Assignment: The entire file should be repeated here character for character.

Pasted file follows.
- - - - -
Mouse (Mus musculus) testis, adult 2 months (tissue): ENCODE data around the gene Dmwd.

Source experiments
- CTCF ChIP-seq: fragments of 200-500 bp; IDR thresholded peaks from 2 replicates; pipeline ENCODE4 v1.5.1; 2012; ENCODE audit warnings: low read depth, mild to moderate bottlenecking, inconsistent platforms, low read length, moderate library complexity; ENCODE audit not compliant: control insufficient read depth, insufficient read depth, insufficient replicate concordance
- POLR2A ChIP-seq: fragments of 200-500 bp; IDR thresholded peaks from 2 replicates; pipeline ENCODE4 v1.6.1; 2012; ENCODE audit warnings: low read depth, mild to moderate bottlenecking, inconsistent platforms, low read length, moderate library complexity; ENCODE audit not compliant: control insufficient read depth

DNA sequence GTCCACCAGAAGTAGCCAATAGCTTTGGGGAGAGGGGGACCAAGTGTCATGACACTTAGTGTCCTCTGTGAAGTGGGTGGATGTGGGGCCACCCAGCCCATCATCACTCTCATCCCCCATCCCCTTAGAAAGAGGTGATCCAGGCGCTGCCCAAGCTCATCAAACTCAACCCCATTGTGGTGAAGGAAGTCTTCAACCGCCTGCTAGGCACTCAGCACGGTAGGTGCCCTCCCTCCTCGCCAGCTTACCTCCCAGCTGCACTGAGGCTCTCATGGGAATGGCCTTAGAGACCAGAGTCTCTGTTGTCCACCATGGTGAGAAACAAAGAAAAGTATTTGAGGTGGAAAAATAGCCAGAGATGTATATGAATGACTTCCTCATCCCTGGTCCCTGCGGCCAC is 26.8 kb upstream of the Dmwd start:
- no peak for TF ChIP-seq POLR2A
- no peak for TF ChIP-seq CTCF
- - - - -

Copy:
Mouse (Mus musculus) testis, adult 2 months (tissue): ENCODE data around the gene Dmwd.

Source experiments
- CTCF ChIP-seq: fragments of 200-500 bp; IDR thresholded peaks from 2 replicates; pipeline ENCODE4 v1.5.1; 2012; ENCODE audit warnings: low read depth, mild to moderate bottlenecking, inconsistent platforms, low read length, moderate library complexity; ENCODE audit not compliant: control insufficient read depth, insufficient read depth, insufficient replicate concordance
- POLR2A ChIP-seq: fragments of 200-500 bp; IDR thresholded peaks from 2 replicates; pipeline ENCODE4 v1.6.1; 2012; ENCODE audit warnings: low read depth, mild to moderate bottlenecking, inconsistent platforms, low read length, moderate library complexity; ENCODE audit not compliant: control insufficient read depth

DNA sequence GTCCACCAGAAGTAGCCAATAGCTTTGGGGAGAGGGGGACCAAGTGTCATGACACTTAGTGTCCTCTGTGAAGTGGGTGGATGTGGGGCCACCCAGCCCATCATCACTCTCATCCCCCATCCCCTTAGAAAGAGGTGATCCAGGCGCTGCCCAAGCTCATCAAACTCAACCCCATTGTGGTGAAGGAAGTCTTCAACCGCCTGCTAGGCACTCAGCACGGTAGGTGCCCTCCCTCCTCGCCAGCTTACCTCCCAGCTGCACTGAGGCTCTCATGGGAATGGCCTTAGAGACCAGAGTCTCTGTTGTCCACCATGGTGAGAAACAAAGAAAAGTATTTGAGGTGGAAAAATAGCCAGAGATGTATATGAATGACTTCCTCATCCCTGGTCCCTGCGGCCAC is 26.8 kb upstream of the Dmwd start:
- no peak for TF ChIP-seq POLR2A
- no peak for TF ChIP-seq CTCF